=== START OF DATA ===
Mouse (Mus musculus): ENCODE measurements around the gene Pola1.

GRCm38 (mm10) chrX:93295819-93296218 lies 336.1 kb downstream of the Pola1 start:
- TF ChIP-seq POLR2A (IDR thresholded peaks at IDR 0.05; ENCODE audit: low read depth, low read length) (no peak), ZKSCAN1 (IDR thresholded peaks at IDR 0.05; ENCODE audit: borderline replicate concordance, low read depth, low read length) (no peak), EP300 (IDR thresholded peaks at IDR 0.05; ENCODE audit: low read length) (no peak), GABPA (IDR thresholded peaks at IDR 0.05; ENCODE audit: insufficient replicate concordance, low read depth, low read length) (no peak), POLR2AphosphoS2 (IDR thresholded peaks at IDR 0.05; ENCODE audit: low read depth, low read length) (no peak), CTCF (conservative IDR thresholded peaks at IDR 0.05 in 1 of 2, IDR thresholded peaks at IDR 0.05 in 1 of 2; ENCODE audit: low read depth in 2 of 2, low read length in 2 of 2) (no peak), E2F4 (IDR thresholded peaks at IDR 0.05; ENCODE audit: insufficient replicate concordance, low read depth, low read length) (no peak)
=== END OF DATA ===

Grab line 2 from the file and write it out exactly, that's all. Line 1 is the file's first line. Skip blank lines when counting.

GRCm38 (mm10) chrX:93295819-93296218 lies 336.1 kb downstream of the Pola1 start: